Wednesday, April 20, 2005

Tulips, Photos, and Fish

A friend and I recently had a discussion on MSN that sparked some interesting thoughts in my mind. I thought I'd take the time to go over those ruminations.

One of the things that came out of our discussion was a sense that there is a weakness to a faith that can be so easily packaged in a few points. This would most obviously apply to so-called "5 Point Calvanism", summarized in the acronym T.U.L.I.P. For those who don't know those are Total depravity, Unconditional Election, Limited Atonement, and Perseverance of the Saints. The acronym is helpful in that it gives a student a pretty easy Coles Notes version of Calvinism. But it is also an abstraction of Calvinist; it gains simplicity at the expense of detail.

Being able to package the Christian faith in a few points suffers from the same weakness. You really do lose a lot of the complexity (and I mean that in a good way) of the Bible when you abstract its total teaching to a few essential points. There are a lot of tensions in the Bible, and although the picture it gives us of God is cohesive, it isn't the limit of who and what God is. If you imagine a photograph, the Bible gives us a snapshot of God where the edges are not neatly cropped and you find yourself feeling that there is more to the picture, a feeling that only intensifies the longer you study the snap shot.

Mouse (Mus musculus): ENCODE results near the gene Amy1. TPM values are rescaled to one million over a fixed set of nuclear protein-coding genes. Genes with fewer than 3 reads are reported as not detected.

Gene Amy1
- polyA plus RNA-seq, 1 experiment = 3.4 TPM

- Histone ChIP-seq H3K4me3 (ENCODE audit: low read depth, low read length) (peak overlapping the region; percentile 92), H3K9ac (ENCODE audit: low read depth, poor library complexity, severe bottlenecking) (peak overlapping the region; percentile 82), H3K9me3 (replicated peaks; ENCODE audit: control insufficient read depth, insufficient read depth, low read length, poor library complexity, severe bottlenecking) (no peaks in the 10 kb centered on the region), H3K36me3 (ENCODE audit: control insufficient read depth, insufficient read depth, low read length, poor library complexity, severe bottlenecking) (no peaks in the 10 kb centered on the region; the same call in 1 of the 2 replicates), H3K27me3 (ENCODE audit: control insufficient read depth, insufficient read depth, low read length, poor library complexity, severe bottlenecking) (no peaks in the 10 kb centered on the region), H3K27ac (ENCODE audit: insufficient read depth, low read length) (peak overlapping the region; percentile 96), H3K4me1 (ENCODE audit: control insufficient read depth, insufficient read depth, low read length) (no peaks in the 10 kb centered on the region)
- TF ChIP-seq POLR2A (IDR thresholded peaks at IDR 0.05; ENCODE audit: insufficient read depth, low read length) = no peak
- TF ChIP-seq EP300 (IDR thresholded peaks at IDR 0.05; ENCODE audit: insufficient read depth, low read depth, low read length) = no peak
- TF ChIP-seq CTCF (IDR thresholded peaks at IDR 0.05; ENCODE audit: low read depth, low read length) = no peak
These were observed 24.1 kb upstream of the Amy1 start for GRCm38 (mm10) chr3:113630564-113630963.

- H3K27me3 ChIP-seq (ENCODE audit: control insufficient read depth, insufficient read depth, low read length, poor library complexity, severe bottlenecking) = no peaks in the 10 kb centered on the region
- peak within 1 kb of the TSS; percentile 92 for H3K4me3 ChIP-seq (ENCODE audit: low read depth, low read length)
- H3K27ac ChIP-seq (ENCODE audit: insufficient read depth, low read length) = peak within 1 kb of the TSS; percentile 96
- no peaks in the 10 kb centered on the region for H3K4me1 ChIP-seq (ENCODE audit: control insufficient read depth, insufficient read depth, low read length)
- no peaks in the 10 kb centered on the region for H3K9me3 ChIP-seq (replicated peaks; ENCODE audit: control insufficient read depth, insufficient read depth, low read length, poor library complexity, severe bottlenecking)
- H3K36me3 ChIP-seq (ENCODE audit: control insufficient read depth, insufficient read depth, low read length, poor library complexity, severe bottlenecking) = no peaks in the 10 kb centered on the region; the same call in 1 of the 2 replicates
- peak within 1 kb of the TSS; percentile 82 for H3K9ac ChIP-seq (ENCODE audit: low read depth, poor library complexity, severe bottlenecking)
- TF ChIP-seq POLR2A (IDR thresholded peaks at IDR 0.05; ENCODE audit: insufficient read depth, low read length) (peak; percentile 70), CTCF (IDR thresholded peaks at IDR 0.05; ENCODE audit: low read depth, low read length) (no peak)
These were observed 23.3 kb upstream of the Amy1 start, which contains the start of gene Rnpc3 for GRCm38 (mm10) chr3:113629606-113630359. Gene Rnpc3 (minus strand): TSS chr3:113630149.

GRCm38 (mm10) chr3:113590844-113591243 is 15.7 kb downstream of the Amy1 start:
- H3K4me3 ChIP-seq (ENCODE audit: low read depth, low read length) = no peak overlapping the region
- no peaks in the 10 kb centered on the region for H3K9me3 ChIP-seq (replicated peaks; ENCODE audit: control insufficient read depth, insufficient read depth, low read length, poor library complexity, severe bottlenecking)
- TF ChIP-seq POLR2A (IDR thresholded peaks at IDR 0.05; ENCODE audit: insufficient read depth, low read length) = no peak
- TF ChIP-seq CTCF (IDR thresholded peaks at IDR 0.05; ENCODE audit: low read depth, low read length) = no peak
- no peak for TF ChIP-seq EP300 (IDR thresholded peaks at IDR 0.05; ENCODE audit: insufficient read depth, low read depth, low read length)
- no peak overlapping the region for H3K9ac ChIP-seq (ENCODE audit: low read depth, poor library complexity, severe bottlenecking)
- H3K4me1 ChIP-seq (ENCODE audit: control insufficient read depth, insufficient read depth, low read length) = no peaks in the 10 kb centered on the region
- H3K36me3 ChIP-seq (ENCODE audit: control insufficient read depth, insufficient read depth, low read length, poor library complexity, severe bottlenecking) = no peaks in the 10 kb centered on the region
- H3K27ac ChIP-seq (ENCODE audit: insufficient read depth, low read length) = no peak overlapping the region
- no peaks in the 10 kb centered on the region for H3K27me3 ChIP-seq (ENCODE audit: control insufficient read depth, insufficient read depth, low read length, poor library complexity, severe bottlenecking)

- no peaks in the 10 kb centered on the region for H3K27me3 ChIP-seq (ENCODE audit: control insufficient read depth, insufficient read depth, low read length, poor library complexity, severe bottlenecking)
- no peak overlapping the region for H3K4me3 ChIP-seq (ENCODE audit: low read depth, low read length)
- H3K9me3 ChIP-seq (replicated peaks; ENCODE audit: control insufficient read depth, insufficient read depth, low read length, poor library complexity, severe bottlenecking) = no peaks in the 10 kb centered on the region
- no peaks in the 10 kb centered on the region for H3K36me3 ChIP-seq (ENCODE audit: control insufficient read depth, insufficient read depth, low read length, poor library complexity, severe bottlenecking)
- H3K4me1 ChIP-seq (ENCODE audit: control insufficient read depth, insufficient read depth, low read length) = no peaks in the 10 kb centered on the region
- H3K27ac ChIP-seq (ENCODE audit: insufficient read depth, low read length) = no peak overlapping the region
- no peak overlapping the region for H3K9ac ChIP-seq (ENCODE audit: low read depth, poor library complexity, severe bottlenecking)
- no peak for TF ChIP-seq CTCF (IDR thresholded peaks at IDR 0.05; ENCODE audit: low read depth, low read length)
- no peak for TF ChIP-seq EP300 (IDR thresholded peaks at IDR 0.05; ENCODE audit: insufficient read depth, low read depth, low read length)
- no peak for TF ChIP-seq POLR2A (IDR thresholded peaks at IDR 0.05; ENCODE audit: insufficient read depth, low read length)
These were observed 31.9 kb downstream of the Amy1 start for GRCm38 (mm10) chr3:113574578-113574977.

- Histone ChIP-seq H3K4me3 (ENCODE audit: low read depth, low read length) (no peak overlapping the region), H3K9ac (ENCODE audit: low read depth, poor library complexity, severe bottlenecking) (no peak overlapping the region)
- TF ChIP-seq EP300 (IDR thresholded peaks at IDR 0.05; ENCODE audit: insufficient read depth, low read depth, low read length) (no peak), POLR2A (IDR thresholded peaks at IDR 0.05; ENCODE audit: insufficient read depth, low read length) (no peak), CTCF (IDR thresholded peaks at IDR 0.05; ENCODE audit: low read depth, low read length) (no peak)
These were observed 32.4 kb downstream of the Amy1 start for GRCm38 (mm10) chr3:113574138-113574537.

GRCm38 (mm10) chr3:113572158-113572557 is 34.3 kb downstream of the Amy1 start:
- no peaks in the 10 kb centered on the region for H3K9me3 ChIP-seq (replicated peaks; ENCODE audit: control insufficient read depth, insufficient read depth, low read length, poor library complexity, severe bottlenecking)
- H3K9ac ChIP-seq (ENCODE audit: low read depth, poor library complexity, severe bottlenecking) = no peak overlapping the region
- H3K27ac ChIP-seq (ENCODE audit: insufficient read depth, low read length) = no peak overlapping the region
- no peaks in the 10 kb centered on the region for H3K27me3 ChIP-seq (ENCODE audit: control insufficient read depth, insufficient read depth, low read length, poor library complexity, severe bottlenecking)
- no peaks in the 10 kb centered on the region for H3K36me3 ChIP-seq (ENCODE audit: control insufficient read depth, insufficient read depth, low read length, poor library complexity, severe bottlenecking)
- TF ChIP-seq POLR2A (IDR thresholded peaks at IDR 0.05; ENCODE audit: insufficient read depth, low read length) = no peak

So on the one hand we need to be humble and admit that the bullet lists we often use to describe our faith are not the sum total of all that is Christian. On the other hand, we need to admit that there is nothing wrong with such lists per se, and that in fact they can be useful teaching tools.

In fact, I would go so far as to say that those who despise little bullet lists need to check their history. Today it is common to see little fish symbols on cars. Well, that symbol has been around to represent Christian faith for almost two thousand years. In Greek the word for fish is "Icthus," and it was used by early Christians as an easy little memory and teaching tool since, using the Greek alphabet, icthus made an acronym which translates to "Jesus Christ, God's Son, savior."

More on the discussion with my friend next time.

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